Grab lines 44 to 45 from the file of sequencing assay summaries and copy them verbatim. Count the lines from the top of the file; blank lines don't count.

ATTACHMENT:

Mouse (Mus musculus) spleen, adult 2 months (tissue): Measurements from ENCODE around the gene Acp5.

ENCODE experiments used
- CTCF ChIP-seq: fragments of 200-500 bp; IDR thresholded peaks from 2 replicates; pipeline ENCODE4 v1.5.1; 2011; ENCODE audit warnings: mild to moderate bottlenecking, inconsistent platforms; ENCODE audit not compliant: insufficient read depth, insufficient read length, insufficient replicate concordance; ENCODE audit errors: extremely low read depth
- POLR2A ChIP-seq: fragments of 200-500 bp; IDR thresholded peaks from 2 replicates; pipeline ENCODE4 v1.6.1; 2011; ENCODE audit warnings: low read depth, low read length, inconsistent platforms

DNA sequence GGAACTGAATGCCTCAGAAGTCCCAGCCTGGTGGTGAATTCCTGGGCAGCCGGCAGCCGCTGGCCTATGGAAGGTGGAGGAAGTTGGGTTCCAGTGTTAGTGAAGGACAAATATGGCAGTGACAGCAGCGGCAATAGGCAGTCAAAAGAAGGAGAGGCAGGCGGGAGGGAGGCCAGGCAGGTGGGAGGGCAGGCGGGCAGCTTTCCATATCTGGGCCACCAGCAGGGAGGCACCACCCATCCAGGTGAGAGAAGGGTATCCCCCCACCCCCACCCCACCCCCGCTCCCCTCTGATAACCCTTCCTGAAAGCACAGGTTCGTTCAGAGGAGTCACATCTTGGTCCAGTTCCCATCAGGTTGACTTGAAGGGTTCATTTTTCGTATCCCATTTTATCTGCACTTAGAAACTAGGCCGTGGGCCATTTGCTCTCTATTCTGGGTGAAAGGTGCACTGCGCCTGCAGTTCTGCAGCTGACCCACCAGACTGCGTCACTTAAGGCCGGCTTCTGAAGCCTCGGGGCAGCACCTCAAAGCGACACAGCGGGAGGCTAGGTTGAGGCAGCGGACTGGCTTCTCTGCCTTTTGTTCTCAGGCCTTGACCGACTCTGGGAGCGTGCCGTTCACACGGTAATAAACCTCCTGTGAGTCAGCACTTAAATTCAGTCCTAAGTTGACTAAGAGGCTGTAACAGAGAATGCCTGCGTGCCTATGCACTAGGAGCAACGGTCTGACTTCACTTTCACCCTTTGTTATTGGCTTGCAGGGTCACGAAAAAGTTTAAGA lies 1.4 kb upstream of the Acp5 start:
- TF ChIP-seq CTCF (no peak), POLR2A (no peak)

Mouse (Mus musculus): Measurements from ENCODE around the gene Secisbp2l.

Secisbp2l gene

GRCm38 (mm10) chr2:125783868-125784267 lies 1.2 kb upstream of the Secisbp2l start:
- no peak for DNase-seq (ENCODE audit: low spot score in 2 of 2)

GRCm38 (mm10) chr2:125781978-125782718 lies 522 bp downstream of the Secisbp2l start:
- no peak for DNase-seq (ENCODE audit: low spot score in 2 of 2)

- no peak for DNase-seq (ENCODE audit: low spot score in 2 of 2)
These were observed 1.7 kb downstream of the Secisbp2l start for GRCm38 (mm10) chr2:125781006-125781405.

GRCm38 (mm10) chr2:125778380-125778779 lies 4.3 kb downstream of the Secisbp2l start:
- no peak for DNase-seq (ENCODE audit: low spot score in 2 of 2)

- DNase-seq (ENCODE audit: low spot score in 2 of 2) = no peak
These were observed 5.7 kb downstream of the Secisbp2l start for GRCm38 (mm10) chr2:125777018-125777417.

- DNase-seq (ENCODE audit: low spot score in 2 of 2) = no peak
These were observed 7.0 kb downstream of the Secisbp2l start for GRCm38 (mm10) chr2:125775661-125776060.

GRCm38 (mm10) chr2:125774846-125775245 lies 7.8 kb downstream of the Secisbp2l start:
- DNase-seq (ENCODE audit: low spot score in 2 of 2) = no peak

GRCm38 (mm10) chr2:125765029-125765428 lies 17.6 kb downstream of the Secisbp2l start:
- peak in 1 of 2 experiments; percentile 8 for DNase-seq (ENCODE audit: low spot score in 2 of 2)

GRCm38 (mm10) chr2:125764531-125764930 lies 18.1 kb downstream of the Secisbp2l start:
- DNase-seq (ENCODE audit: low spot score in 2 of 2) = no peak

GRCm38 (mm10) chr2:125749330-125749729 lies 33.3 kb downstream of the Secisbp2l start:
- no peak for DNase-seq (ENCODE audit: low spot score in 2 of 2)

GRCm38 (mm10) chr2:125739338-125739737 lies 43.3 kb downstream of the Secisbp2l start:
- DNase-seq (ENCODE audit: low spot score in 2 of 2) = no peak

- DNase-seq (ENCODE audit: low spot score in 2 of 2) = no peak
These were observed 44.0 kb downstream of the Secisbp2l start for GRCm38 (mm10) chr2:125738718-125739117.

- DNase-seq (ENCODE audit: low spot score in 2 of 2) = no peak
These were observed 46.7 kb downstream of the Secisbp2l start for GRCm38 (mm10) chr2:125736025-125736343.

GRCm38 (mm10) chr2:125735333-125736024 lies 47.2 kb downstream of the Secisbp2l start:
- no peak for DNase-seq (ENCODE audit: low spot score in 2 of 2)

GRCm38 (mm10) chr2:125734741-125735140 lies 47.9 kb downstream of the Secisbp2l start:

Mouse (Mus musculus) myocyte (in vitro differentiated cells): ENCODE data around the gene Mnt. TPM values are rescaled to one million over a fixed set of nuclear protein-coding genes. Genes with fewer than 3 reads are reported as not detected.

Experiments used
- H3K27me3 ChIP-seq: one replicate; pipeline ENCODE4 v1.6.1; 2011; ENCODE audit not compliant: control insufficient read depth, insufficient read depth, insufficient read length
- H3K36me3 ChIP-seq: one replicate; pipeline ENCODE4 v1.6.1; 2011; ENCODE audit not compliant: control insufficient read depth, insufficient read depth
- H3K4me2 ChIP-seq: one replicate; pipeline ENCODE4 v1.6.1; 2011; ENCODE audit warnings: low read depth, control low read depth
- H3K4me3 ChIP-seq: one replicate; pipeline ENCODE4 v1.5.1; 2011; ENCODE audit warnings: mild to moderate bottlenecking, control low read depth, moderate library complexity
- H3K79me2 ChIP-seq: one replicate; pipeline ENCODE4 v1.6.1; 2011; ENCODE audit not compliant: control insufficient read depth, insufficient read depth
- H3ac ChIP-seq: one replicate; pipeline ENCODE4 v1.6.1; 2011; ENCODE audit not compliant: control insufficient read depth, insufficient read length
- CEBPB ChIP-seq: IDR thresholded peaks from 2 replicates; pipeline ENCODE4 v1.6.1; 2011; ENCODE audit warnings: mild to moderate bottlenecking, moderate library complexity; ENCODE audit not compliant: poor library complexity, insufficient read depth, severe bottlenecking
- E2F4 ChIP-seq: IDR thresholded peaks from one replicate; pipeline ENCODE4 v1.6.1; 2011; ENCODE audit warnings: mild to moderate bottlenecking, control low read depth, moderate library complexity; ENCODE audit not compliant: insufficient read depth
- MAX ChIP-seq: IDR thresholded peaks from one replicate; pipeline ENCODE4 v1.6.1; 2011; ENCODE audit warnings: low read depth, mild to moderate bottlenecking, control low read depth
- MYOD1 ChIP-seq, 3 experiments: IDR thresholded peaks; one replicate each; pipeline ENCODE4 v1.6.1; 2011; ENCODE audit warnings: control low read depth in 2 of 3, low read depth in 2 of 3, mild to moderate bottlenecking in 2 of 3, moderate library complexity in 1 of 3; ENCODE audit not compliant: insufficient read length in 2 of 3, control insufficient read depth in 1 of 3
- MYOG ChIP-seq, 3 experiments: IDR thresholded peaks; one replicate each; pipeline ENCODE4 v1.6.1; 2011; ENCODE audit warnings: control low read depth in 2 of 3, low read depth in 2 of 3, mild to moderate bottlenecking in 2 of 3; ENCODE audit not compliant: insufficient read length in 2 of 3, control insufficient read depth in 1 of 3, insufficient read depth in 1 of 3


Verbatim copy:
- H3K79me2 ChIP-seq: one replicate; pipeline ENCODE4 v1.6.1; 2011; ENCODE audit not compliant: control insufficient read depth, insufficient read depth
- H3ac ChIP-seq: one replicate; pipeline ENCODE4 v1.6.1; 2011; ENCODE audit not compliant: control insufficient read depth, insufficient read length